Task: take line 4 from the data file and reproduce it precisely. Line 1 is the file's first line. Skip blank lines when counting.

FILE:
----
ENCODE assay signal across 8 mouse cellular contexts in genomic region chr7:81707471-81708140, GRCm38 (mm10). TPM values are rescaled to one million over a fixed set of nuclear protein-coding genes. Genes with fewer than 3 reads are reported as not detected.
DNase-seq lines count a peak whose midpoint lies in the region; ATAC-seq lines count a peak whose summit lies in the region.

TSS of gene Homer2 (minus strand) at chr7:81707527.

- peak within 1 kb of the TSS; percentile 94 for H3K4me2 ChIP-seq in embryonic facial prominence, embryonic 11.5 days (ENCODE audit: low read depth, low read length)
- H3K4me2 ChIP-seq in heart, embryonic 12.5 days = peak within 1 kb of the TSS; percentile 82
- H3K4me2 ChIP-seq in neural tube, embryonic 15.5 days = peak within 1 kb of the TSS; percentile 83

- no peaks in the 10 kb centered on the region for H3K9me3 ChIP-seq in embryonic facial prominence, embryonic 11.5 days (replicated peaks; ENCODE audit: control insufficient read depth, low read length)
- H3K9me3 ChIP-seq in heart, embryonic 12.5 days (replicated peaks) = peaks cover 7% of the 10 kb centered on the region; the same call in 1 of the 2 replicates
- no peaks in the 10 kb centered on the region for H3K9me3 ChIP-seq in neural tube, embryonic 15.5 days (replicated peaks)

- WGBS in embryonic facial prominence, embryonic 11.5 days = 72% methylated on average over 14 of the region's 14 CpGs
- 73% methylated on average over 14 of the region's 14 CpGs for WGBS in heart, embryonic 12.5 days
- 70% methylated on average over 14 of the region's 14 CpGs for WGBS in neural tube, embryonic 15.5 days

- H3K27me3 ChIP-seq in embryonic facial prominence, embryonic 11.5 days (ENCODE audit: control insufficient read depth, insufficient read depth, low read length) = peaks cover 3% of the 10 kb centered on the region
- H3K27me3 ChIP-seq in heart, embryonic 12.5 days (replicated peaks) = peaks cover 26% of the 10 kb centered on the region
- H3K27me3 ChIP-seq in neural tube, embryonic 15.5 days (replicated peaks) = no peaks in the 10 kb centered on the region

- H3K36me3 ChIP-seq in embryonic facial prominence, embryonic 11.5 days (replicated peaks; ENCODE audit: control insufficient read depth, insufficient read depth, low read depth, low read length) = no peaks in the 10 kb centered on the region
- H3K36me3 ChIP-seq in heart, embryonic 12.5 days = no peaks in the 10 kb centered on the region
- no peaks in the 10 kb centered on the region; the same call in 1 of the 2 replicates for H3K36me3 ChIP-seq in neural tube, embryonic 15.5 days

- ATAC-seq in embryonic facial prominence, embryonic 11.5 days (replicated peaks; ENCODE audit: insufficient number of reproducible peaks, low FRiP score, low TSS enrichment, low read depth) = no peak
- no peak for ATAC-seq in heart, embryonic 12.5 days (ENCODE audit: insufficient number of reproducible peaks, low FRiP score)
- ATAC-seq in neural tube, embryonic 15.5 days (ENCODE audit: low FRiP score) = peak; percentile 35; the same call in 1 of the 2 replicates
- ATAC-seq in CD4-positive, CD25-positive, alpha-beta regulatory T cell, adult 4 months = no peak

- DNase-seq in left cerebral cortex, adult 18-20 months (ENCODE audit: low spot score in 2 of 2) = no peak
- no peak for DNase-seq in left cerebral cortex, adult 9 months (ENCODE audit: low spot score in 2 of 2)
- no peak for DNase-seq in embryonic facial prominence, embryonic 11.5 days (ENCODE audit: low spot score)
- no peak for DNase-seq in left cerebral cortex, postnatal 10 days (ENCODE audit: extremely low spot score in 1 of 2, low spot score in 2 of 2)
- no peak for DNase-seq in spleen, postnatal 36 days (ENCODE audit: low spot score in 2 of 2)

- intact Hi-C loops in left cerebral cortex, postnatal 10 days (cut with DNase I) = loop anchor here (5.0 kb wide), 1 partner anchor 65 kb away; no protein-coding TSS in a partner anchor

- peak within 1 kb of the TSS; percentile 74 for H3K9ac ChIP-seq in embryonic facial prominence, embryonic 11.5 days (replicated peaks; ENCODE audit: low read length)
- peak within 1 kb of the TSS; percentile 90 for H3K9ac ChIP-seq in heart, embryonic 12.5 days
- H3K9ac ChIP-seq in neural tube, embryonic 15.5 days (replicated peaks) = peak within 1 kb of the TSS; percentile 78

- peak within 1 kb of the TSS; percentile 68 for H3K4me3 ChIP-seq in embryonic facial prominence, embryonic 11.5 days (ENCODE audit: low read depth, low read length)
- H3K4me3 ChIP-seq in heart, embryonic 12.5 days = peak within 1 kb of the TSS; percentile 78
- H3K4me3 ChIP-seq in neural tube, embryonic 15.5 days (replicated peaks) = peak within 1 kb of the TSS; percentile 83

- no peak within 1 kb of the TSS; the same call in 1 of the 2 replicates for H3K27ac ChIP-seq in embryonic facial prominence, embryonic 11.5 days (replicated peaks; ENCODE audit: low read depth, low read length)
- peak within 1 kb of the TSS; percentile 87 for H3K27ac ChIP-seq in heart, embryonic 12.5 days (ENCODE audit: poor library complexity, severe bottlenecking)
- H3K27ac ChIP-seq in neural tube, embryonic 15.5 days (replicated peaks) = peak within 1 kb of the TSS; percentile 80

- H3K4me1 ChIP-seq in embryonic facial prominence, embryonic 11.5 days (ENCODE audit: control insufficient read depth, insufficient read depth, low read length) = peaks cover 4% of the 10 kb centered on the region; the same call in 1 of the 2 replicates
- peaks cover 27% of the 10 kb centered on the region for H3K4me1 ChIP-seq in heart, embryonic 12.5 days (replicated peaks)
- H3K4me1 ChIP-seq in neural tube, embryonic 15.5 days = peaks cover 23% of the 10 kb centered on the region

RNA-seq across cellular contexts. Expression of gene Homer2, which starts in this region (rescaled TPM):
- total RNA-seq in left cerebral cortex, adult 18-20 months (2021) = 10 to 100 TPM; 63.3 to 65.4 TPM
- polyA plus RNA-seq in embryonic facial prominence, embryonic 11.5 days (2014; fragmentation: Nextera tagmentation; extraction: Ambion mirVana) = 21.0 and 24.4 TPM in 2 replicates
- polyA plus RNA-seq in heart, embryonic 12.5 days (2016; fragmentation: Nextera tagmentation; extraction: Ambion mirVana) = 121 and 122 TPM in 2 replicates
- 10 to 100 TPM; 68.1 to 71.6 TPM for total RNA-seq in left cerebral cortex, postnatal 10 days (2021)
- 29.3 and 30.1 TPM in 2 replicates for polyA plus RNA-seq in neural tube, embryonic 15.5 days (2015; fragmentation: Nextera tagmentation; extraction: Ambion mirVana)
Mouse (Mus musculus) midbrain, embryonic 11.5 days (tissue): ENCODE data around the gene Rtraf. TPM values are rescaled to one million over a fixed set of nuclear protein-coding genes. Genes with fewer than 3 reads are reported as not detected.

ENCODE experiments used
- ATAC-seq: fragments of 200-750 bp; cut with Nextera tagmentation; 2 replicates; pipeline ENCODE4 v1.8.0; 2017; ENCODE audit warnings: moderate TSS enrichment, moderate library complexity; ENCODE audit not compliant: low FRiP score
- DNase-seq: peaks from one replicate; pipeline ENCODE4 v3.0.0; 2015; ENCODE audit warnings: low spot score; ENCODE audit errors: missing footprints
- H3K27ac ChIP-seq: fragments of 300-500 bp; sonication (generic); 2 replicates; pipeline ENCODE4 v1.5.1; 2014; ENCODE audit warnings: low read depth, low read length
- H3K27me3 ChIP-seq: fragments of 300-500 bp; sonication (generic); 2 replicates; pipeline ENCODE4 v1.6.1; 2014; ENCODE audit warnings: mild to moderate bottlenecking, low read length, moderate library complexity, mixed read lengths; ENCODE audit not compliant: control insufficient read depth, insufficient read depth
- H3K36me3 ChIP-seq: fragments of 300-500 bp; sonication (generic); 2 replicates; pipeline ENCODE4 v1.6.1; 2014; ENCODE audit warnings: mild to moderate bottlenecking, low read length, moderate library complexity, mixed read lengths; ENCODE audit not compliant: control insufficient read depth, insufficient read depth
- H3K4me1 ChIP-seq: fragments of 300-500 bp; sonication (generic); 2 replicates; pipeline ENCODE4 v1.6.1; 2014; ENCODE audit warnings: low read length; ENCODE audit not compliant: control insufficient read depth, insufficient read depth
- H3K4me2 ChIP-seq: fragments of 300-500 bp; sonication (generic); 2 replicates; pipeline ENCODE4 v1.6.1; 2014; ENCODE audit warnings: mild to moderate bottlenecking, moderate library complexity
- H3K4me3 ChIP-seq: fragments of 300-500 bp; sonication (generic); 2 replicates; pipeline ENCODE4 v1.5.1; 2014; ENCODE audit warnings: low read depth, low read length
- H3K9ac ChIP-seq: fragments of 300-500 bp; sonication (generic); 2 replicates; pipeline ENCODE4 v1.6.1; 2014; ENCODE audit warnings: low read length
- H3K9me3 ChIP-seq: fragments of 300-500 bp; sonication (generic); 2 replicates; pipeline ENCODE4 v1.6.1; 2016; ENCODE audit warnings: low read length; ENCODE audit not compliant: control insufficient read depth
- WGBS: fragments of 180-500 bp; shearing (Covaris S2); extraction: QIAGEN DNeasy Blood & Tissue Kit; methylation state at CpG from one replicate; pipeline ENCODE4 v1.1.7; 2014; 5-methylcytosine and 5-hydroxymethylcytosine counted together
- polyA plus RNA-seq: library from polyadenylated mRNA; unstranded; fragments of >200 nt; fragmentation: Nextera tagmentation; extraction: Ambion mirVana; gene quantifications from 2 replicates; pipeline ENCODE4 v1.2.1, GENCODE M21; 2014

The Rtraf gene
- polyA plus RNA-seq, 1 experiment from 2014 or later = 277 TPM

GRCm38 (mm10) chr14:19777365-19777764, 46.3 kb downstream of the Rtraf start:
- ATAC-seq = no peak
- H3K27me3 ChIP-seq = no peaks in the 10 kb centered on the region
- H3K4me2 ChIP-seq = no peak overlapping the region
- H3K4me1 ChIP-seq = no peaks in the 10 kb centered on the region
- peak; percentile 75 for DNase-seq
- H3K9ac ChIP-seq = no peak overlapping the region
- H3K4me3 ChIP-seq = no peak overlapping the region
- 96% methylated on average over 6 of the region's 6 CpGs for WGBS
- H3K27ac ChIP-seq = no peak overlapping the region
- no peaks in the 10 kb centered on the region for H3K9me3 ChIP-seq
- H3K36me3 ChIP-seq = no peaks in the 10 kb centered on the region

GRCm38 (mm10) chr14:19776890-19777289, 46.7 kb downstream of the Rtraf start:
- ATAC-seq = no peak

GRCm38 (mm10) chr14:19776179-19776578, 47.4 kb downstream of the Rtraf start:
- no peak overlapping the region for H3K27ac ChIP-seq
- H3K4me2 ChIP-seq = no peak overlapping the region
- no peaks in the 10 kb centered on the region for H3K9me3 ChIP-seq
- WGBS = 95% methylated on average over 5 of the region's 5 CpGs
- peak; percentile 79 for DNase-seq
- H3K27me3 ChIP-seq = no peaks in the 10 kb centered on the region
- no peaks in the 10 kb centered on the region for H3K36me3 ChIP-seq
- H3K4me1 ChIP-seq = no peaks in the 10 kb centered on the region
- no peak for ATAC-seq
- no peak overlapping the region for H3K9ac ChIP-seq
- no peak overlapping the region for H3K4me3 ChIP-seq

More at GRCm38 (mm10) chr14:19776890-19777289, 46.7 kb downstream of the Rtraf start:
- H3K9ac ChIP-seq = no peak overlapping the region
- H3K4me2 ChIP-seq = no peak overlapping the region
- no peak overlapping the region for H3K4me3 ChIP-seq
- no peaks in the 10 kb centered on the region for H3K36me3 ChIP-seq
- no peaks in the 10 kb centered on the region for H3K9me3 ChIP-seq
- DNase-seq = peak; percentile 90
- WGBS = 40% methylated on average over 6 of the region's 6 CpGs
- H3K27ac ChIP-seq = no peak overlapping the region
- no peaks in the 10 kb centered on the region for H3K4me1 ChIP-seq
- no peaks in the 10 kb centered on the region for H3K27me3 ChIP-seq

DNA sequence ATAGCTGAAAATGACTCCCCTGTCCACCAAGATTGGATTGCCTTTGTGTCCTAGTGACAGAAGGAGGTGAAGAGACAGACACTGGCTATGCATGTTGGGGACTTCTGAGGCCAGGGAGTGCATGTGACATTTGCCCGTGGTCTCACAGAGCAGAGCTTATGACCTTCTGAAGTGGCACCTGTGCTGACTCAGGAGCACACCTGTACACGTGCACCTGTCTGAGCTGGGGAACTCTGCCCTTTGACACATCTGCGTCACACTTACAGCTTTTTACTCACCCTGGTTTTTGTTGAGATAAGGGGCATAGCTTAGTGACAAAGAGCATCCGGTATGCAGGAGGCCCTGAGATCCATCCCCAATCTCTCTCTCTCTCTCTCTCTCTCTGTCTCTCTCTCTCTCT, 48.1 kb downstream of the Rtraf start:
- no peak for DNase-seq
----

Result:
- peak within 1 kb of the TSS; percentile 94 for H3K4me2 ChIP-seq in embryonic facial prominence, embryonic 11.5 days (ENCODE audit: low read depth, low read length)